We’re still waiting for the potential conflicts of interests involving planning permission being granted to Taylor Wimpey’s The Denizen development in Golden Lane to be properly addressed by the City of London council (as reported in The Guardian, Daily Mail and elsewhere); these involved Chris Hayward, ‘Sir’ Michael Bear and James Thomson. Meanwhile, this issue just keeps popping up in new guises. While it was heartening to see Bear step down as a councillor late last year (although we don’t know why he did so), the City’s awarding of contracts to Thomson’s Keepmoat continues to rankle Cripplegate residents, and Chris Hayward has strayed back into the probity spotlight for a variety of reasons. While plans for the expansion of the City of London Girls School are hardly the most pressing issue as far as Hayward and public perceptions of conflict of interest go, it nonetheless aroused passion on a Barbican Talk thread last month:
grub street » 26 Jan 2018, 09:14
…So even though Hayward has cycled off the CoLSfG’s Board of Governors, he now gets to chair the Planning Committee that decides on the outcome of their planning applications?
Should he not recuse himself, as there is an obvious conflict of interest?
It’s this sort of thing that makes one (almost) wish for a Corbyn government and the dissolution of the City of London as a separate entity. We would be better off in Tower Hamlets! There they only have old fashioned corruption…
jmj77 » 26 Jan 2018, 12:10
I agree with grub street. This whole thing just reeks of backroom dealings, with a few powerful individuals using their positions to advance an agenda that rides roughshod over the legitimate concerns of residents. Being told that there would be a later “consultation” would make me laugh if I wasn’t so angry…
PaulBI » 26 Jan 2018, 13:46
I am / have been a trustee and/or board member of a number of charities and charitable companies. The guidance given to me in previous and current appointments is that I need to declare potential conflicts of interest going back three years in most instances and seven years in the case of family connection.
Does similar guidance not apply in the City?
Girls’ School extension? Thread on Barbican Talk.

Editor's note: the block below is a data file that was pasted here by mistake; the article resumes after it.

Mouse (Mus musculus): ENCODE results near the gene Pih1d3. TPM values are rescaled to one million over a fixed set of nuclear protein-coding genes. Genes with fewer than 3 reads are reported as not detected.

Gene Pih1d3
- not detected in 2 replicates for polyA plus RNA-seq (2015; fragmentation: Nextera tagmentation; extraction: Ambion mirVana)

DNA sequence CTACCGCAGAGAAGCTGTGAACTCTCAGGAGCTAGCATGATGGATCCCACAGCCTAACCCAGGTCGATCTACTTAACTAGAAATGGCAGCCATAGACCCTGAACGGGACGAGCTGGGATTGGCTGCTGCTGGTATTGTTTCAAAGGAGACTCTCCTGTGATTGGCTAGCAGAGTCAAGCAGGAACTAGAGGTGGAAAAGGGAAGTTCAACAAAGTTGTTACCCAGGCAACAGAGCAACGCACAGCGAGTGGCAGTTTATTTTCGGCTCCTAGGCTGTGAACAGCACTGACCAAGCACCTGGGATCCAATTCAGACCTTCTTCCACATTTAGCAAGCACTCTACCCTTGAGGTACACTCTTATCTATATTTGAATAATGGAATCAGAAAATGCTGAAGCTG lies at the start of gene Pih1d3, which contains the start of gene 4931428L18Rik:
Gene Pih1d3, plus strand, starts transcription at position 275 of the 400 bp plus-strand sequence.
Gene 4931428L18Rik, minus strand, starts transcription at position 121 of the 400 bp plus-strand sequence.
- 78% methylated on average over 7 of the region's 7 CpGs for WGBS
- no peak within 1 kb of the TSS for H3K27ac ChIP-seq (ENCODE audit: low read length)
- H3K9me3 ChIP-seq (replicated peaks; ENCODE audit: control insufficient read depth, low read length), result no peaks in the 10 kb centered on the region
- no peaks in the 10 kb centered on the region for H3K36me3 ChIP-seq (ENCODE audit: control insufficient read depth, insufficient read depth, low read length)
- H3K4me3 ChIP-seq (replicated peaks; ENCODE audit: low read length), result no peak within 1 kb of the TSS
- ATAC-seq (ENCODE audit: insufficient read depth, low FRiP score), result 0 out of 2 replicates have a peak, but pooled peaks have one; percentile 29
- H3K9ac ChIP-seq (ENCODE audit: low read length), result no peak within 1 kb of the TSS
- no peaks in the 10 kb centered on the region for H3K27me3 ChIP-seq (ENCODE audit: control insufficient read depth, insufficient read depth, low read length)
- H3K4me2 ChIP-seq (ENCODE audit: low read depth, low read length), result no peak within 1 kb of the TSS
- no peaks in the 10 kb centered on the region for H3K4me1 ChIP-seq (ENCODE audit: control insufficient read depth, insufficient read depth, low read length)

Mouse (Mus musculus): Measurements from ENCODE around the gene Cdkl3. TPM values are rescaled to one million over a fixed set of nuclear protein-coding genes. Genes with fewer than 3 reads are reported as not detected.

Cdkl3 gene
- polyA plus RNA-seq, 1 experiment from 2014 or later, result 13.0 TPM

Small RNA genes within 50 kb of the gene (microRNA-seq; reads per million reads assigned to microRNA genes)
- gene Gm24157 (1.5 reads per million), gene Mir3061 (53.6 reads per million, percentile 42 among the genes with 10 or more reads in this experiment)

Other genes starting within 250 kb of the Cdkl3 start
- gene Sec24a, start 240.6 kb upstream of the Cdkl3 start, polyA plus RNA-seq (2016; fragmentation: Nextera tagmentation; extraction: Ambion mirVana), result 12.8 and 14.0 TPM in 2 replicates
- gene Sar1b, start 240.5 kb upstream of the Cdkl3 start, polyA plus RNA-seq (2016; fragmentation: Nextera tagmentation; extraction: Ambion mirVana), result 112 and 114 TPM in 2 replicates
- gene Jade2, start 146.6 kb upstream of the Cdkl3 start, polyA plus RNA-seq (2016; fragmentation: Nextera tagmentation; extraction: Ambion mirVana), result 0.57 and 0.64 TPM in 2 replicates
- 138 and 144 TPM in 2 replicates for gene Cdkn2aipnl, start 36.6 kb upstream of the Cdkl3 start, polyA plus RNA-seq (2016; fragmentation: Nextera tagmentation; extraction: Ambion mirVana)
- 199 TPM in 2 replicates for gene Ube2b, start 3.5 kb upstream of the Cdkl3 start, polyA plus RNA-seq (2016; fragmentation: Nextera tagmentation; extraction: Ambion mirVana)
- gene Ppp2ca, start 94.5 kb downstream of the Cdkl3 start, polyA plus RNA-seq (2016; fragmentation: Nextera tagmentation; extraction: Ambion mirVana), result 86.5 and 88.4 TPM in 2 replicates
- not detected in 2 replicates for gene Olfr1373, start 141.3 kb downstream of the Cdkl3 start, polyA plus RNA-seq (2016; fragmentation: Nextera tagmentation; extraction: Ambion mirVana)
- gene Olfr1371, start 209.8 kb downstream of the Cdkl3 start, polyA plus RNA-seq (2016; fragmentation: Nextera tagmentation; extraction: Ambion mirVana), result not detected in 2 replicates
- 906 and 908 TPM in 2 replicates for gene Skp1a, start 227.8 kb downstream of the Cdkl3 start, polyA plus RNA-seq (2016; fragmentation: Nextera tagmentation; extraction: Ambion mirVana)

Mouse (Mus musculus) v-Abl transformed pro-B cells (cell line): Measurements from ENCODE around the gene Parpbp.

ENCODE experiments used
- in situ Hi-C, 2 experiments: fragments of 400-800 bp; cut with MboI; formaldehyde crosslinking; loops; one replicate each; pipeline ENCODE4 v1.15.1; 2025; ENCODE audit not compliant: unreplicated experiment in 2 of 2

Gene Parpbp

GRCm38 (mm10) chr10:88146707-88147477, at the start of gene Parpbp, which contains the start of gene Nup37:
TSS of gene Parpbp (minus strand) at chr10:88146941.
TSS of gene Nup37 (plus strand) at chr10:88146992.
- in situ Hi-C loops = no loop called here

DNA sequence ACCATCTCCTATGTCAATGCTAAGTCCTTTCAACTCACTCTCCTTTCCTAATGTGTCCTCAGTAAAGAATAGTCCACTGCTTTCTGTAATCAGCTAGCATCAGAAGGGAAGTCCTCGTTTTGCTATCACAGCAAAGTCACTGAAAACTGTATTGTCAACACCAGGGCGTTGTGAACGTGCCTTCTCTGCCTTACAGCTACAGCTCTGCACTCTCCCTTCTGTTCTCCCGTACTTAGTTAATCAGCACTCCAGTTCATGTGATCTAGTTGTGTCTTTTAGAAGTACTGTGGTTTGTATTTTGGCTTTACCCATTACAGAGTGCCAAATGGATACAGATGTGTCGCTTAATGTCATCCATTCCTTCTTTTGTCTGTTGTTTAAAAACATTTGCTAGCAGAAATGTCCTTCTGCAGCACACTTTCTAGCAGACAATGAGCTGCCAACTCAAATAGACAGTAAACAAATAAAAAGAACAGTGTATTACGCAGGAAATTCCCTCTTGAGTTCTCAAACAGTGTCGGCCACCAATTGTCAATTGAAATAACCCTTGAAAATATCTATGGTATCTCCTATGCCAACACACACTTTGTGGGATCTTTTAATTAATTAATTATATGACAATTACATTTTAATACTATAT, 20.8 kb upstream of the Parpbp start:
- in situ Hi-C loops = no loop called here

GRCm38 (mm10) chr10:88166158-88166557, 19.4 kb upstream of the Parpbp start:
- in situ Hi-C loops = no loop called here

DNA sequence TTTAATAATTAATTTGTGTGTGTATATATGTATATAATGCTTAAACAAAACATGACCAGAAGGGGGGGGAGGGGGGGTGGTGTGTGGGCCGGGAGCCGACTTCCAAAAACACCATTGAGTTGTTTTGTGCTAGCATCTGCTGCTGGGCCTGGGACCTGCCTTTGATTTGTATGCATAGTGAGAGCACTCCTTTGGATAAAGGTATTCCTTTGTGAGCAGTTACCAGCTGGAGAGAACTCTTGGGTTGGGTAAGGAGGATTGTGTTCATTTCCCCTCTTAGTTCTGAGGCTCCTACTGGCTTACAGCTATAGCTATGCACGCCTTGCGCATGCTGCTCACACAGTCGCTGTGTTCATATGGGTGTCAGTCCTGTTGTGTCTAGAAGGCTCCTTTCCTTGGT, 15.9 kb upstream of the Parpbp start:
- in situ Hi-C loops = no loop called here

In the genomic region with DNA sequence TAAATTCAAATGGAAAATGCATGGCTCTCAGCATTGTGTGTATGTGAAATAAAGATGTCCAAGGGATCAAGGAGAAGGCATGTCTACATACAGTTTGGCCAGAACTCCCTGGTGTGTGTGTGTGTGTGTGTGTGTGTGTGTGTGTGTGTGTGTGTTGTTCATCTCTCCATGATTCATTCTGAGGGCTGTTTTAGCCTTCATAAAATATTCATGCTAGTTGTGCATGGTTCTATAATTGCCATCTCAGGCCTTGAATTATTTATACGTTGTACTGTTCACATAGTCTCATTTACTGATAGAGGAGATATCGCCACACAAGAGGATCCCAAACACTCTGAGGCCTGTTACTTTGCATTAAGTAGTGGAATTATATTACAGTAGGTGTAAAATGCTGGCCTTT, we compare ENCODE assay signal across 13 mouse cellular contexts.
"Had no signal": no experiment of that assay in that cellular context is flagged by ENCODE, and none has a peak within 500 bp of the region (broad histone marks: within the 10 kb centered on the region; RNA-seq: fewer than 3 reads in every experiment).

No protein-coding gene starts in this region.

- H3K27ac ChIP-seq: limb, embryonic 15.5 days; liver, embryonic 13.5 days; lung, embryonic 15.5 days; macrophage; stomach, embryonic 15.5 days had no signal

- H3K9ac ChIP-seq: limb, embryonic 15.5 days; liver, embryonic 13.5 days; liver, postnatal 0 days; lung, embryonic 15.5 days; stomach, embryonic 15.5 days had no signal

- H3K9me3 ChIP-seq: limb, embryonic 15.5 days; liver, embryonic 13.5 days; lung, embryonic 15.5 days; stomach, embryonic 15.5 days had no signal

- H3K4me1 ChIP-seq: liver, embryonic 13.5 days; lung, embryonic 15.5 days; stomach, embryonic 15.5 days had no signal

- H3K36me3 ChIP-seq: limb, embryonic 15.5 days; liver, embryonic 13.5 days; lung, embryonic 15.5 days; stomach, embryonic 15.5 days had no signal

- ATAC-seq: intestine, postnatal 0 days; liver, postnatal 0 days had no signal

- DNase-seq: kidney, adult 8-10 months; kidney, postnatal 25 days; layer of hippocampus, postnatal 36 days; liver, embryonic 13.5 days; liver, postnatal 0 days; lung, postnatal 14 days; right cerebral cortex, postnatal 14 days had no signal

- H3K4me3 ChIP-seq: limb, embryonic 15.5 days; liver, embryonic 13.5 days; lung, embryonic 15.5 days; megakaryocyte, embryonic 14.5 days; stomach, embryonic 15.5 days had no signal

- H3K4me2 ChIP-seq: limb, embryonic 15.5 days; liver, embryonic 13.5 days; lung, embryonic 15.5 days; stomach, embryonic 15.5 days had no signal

And while Barbican Estate residents are mad as hell about potential conflicts of interest in relation to decision making about the proposed extension of the fee paying City of London Girls School, up the road on the Golden Lane Estate, Hayward finds himself once again the subject of poor public perception around the same issue but this time in relation to the City of London Primary Academy Islington.
Mark Boleat, Henry Colthurst and Chris Hayward are all common councillors. They are also members of the City of London Planning Committee and they are also all on the Board of Trustees of the City of London Academy which will build and manage the City of London Primary Academy on the Richard Cloudesley School site. Henry Colthurst is Vice-chair of the Academy Trust and Chris Hayward is Director.
Next month, the Planning and Transport Committee of Common Council will be looking at the planning application for the site. The three common councillors will all be able to vote on the decision. This is a bit surprising to me. Although they will not derive any personal financial benefit, the body for which they have financial and corporate responsibility will be a beneficiary of a decision made by the committee of which they are members….
Under these circumstances I wonder if it is appropriate for any of these Common Councillors to have a vote on this development?
Conflicts of interest – do they matter in EC1? By Paul Lincoln on Golden Lane Estate website.